‘Eileen Gray; Designer’ by J.Stewart Johnson (Debrett’s Peerage; The Museum of Modern Art, New York) My husband first introduced me to Gray in the first few years that I was studying design at Uni and I have been a devout admirer of Gray’s work ever since. Originally from Ireland, Gray (1879 – 1976) practised most of her professional life in France, establishing herself between WWI and WWII. She studied the fine art of lacquer and made exquisitely handmade screens (such as the one on the cover of this book) and rugs before creating rigorously functional architecture and furniture. The two houses she designed for herself which were built on the Mediterranean coast of France and an apartment she designed for a client in Paris are particularly amazing in terms of innovative ideas for small or intricate spaces, storage ideas, flexible living spaces and her use of materials. This book documents her life and projects with photos, quotes and plans which really bring her ideas to life and leave an indelible legacy.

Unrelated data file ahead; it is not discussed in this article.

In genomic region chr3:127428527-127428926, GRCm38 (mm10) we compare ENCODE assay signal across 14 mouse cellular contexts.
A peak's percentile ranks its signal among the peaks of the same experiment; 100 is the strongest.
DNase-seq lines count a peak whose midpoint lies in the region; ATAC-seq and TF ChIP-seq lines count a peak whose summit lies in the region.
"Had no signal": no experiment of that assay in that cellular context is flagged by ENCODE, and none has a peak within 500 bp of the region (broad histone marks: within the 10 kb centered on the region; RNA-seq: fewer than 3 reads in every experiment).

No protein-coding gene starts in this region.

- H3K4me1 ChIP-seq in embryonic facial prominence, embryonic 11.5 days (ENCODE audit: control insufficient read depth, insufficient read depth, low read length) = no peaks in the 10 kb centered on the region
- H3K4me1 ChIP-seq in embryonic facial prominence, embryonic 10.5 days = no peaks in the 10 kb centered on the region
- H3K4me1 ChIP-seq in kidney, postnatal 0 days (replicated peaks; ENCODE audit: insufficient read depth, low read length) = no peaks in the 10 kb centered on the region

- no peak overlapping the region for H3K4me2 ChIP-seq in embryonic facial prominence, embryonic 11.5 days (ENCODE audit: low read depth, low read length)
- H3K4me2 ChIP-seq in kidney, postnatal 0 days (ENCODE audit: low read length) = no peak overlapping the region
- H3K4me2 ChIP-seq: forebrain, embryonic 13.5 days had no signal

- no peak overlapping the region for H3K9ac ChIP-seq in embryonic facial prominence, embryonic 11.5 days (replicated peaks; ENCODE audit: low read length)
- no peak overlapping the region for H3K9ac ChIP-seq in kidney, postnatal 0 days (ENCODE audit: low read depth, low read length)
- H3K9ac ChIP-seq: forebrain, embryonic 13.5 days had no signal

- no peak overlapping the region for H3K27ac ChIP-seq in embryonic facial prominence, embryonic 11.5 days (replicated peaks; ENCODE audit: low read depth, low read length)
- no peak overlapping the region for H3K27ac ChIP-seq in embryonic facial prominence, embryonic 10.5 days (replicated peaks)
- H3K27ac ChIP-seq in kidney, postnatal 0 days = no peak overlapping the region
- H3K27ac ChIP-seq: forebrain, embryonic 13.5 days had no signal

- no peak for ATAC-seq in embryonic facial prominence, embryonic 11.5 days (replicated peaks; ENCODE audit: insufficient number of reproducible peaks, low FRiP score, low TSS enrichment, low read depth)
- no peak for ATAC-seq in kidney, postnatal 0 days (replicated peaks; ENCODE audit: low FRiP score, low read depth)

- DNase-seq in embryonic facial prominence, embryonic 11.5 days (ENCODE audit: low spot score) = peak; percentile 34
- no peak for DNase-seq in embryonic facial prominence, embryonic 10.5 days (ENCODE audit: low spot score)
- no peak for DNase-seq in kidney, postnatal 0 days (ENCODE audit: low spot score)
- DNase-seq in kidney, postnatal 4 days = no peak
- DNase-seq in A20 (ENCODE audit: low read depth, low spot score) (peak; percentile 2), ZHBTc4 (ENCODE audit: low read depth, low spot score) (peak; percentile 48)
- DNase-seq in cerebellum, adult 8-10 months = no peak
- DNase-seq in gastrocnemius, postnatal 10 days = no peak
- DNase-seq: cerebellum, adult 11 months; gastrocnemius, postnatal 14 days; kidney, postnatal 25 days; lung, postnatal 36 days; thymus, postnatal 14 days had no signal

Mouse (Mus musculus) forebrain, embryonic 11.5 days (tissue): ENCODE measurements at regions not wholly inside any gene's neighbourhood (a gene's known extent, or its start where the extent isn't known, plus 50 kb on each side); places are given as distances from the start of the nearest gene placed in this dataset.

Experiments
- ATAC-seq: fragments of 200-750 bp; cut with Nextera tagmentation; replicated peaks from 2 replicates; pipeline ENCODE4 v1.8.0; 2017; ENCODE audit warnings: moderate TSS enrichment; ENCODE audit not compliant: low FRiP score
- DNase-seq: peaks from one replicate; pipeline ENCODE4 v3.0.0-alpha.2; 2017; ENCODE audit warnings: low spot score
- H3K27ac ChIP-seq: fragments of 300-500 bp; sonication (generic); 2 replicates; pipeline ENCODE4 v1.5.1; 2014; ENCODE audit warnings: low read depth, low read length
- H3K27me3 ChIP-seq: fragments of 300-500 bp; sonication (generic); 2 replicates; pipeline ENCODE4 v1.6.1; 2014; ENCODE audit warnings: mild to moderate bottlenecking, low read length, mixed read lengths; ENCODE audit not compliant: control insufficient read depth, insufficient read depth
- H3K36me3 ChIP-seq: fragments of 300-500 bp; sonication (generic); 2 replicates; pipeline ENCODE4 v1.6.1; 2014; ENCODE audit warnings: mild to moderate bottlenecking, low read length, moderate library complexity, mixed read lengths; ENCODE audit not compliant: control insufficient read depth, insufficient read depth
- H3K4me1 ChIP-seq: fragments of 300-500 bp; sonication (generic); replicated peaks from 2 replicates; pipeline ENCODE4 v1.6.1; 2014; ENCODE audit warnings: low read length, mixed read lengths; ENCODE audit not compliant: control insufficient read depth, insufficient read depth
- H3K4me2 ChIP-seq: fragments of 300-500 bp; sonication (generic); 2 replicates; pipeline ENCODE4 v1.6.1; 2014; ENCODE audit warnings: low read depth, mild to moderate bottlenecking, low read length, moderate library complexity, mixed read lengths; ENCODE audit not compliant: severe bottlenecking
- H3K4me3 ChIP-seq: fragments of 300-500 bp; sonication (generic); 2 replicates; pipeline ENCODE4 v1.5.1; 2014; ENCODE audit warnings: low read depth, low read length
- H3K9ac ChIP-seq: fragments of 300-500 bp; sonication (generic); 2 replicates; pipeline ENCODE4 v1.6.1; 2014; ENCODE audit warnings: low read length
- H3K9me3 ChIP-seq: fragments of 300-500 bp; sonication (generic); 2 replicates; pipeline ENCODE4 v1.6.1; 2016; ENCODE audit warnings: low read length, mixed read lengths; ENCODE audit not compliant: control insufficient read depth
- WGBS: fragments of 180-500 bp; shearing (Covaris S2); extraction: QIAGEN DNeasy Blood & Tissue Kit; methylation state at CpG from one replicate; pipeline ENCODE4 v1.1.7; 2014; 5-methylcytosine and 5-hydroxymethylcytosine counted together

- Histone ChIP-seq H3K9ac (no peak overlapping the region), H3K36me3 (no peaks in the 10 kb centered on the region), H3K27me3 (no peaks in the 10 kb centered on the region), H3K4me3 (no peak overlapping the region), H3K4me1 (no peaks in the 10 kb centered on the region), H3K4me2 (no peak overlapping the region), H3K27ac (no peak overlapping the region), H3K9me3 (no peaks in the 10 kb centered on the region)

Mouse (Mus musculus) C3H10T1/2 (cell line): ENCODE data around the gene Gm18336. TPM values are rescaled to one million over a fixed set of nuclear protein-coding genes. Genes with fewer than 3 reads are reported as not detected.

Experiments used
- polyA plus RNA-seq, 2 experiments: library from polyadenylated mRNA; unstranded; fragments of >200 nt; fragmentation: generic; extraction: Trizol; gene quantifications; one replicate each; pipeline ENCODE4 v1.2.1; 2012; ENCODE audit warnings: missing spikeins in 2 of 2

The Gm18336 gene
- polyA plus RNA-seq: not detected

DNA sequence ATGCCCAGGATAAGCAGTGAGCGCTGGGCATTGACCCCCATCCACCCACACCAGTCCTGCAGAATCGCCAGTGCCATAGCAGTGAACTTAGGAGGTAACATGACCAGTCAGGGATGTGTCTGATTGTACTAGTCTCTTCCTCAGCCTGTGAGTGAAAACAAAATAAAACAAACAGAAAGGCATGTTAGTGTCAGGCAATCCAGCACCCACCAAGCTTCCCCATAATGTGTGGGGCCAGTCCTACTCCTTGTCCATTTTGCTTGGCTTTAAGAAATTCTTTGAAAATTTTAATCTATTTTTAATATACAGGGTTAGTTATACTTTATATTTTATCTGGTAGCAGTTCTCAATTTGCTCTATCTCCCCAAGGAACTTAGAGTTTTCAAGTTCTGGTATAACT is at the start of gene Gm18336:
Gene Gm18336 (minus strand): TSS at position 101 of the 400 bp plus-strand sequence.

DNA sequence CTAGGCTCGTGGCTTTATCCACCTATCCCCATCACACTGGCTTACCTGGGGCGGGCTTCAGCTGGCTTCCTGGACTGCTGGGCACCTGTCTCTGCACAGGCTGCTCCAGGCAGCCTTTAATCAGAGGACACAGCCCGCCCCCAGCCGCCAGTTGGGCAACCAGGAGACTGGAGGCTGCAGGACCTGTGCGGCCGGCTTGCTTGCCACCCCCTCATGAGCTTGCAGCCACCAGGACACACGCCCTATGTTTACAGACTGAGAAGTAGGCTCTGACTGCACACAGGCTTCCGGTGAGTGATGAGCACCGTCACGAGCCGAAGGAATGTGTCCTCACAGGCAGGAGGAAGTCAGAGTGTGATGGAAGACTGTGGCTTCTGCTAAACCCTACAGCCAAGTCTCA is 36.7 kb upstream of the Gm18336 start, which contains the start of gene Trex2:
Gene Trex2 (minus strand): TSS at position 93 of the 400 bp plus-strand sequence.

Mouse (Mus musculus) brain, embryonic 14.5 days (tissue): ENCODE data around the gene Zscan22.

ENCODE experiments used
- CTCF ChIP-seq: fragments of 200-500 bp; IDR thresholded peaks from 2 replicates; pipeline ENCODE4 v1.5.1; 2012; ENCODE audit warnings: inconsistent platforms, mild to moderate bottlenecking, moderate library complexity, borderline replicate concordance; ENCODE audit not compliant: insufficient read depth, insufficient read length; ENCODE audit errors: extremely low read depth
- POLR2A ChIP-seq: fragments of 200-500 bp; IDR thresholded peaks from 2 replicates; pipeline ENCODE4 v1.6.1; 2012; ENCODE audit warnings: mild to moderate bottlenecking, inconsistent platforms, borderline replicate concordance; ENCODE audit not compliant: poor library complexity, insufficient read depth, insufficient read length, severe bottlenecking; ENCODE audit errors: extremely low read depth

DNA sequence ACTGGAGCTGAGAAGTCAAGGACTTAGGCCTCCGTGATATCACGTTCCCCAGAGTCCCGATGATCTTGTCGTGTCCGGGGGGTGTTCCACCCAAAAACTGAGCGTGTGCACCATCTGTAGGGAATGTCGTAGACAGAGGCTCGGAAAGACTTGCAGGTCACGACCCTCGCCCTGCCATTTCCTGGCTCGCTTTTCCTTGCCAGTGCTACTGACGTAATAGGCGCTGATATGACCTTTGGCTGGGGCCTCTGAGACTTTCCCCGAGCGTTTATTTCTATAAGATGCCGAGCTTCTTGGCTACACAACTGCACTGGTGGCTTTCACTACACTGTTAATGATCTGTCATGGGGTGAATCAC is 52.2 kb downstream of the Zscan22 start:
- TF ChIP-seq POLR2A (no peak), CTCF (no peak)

‘Magic Moments in Florence’ by Adriana Silvestri (Mandragora) Florence is a beautiful place. I studied it for many years of art history, design and architecture before arriving there with wide eyes on my honeymoon and then twice since. The home of genius Michelangelo, the Tuscan landscape, terracotta roof tiles, laneways paved with stone, the leather and paper products and Italian food combine to make it a very special place. My husband bought this book on our last trip to Florence from a small English bookshop tucked down a lane. The book is like a scrapbook or sketchbook of many of the wonderful things we love so much about Florence. Silvestri’s clear watercolour and ink drawings and handwritten text illuminate the history, the arches, domes, paving patterns, coins, fountains, colours, artwork, mosaics, fashions, leather goods industry, plazas, typical dishes, transport, landscape and textiles that we swooned over. Enhanced with images of stamps, train tickets and artwork, the images are truly beautiful. Silvestri’s witty artwork muses about what happens at night in the art galleries; angels leaving the paintings and flying about and portraits arguing who is the most important. This is a great collection of elements that make this city so spectacular.
Read my interview with Adriana Silvestri here.